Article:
Understanding how Zika works; Washington University med school’s discovery

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ST. LOUIS (KTVI) - A vaccine to protect against the Zika virus may be one step closer to becoming reality thanks to new discoveries made at the Washington University School of Medicine in St. Louis.

The results of their study were published on Wednesday. For the past three months, researchers at the school have been looking for clues about how the Zika virus is transmitted from infected mothers to their unborn babies.

“We are the first to show how it happens,” said Dr. Indira Mysorekar, senior co-author of the study.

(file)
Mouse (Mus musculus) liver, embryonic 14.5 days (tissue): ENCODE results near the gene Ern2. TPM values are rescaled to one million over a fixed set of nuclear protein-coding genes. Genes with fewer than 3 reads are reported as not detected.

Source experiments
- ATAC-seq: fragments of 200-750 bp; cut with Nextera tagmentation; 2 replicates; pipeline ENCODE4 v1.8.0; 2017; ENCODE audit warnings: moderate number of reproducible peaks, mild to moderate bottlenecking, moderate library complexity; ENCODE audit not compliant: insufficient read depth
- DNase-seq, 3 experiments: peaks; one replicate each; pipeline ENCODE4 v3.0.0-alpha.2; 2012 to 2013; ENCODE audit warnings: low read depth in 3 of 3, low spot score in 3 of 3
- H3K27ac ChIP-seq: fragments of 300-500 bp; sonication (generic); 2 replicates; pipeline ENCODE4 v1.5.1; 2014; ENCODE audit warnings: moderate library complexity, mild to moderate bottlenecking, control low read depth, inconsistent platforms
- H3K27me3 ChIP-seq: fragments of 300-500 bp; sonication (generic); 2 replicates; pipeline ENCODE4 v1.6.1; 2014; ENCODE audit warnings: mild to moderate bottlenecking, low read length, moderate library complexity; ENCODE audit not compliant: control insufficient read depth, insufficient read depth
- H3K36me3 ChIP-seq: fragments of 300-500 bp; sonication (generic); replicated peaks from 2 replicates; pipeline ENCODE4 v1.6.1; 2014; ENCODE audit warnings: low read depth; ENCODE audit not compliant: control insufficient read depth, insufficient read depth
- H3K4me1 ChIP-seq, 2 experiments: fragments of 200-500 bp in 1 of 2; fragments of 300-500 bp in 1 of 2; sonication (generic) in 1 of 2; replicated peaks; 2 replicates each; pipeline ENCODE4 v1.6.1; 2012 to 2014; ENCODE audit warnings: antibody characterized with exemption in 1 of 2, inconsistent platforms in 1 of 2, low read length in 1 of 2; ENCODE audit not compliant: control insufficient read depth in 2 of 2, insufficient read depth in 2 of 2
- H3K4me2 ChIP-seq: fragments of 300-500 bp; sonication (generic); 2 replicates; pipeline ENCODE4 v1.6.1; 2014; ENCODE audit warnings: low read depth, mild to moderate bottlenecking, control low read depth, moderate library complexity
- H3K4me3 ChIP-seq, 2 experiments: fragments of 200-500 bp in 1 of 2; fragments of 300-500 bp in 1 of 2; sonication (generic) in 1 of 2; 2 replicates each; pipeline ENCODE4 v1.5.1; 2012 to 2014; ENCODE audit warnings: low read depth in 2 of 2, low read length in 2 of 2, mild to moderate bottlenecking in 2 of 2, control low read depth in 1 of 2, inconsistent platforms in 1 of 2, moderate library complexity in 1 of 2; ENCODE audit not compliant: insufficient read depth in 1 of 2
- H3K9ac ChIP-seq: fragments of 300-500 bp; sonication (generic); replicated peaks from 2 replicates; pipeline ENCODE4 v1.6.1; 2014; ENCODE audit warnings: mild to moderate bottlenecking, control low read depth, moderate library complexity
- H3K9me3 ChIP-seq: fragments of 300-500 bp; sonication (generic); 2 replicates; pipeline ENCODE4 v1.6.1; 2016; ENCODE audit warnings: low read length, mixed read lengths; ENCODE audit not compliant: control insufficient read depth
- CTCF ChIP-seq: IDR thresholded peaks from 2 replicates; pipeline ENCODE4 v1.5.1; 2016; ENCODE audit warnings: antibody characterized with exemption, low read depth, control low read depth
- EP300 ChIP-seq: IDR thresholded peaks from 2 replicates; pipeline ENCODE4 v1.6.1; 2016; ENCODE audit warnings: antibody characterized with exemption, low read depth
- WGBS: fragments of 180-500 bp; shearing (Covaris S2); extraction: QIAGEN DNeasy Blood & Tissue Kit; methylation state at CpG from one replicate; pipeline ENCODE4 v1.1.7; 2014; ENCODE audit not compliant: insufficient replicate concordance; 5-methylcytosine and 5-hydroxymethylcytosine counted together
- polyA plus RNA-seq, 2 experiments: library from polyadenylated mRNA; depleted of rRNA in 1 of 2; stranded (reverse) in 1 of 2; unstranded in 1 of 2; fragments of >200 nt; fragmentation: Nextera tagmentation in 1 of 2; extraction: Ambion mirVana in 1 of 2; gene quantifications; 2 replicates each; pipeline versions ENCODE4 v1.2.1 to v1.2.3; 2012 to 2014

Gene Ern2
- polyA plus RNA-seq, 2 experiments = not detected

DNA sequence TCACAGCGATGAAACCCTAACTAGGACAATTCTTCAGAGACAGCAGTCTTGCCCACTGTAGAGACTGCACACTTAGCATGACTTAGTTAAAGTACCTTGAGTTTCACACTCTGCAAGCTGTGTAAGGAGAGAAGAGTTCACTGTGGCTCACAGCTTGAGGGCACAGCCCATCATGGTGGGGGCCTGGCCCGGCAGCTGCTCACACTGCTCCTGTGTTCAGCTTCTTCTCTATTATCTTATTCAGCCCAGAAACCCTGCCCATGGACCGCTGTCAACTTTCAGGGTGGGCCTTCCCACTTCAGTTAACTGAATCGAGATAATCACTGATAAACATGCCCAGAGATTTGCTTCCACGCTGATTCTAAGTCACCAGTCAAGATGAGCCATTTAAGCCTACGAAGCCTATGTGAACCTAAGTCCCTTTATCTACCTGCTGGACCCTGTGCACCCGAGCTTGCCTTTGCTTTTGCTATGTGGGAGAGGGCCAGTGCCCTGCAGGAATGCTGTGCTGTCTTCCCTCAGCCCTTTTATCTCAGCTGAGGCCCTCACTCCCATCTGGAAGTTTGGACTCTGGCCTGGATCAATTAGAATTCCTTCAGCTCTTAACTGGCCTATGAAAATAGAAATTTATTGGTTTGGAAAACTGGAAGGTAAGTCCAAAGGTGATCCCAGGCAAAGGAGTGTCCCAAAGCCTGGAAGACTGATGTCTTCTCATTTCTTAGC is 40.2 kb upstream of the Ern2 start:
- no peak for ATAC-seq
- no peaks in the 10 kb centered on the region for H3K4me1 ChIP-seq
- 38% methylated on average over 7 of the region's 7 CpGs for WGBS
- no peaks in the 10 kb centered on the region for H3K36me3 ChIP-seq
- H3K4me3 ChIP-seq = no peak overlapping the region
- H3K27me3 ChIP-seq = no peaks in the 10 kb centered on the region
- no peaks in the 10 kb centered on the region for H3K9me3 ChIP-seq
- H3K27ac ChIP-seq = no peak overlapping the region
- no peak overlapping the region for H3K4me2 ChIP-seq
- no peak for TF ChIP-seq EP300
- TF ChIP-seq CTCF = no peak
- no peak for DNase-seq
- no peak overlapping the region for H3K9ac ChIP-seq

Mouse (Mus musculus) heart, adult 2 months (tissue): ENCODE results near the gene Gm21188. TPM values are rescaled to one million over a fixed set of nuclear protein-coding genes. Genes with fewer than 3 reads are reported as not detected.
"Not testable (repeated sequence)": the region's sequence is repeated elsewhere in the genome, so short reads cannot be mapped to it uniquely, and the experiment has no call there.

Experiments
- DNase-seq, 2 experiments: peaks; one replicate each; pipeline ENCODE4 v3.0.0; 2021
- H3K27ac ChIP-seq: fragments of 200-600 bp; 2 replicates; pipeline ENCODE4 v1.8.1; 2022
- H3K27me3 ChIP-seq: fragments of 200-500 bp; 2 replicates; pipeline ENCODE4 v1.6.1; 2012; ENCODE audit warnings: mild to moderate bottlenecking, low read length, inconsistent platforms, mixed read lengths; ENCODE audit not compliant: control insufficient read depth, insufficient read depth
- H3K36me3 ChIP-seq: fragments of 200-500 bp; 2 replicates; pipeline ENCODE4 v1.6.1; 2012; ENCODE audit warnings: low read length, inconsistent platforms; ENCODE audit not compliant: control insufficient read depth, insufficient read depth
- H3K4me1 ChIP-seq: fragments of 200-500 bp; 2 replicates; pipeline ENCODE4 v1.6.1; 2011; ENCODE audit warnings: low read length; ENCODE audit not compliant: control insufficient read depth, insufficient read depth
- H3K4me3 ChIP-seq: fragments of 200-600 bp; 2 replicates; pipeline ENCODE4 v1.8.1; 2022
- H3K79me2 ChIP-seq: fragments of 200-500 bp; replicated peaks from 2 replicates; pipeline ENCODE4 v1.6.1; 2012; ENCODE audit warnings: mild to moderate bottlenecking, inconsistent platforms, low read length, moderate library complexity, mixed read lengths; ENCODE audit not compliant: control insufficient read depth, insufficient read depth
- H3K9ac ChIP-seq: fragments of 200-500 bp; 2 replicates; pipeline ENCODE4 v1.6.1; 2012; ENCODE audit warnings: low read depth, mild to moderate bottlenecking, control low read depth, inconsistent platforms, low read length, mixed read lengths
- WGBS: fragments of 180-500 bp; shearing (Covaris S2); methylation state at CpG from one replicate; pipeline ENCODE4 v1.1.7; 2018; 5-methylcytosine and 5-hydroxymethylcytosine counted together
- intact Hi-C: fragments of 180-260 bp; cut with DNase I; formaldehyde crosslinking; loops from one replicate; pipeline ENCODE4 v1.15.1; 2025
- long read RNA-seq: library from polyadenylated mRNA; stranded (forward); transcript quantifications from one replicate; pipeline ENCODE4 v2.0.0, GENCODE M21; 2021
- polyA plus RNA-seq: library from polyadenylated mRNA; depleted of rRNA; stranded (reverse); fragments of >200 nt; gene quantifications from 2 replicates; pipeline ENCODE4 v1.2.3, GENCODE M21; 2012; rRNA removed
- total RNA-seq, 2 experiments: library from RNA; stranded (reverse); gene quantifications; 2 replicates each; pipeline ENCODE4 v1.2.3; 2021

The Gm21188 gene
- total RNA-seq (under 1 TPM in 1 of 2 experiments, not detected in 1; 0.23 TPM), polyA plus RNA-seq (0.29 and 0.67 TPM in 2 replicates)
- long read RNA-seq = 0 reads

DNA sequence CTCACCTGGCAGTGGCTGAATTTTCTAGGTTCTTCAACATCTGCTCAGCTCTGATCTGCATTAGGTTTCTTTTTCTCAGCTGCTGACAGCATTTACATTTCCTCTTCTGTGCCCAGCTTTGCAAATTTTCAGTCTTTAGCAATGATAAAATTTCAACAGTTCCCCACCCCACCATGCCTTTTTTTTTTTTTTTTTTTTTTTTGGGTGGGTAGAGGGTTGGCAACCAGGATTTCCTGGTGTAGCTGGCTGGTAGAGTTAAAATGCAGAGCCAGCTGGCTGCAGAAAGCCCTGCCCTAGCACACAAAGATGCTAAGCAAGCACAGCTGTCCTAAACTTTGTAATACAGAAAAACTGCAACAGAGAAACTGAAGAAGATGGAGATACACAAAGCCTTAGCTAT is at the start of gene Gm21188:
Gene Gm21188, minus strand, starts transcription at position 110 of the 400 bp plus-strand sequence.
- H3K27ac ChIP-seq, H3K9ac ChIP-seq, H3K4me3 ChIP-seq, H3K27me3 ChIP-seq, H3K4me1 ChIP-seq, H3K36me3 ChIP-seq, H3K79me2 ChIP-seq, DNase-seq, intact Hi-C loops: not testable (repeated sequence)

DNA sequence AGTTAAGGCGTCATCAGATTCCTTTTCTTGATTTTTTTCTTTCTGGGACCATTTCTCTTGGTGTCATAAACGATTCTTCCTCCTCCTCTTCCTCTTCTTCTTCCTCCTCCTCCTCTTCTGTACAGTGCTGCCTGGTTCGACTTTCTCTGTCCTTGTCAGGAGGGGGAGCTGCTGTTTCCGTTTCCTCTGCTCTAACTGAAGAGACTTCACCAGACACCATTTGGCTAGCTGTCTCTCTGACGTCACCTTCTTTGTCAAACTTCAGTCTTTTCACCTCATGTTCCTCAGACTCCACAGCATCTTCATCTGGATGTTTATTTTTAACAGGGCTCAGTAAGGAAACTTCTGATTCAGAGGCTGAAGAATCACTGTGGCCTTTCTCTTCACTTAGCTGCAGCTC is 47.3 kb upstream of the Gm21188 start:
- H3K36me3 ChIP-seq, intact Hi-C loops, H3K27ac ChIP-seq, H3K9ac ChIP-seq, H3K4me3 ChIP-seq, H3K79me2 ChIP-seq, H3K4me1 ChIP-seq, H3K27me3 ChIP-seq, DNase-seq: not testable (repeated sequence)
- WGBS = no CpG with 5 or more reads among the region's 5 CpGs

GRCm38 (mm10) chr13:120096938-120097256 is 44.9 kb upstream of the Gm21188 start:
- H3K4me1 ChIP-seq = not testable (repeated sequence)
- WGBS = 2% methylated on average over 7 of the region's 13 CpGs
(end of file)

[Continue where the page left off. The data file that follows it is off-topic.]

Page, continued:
Not only has the team at Washington University confirmed Zika can cause birth defects, it has discovered the path Zika takes during pregnancy to get through the protective wall between mother and fetus.

“We are thinking that the same proteins or molecules that the virus uses to go to the brain may also be in the placenta, which is why it goes to the placenta,” Mysorekar said.

This is not the sort of testing researchers would do starting with humans, so what the Wash U team did was find a way to make pregnant mice susceptible to the virus, and then expose them to it, giving them a way to map Zika’s path.

“Knowing the sequence of events that takes place during pregnancy provides a platform to show where we are able to block it,” Mysorekar said.

Discovering how Zika penetrates the placenta wall is the kind of scientific breakthrough needed to begin developing and testing Zika therapies and vaccines for humans.

There are no guarantees of success, but without first finding a way to see how the virus travels, there would have been much less hope of finding a way to block its path.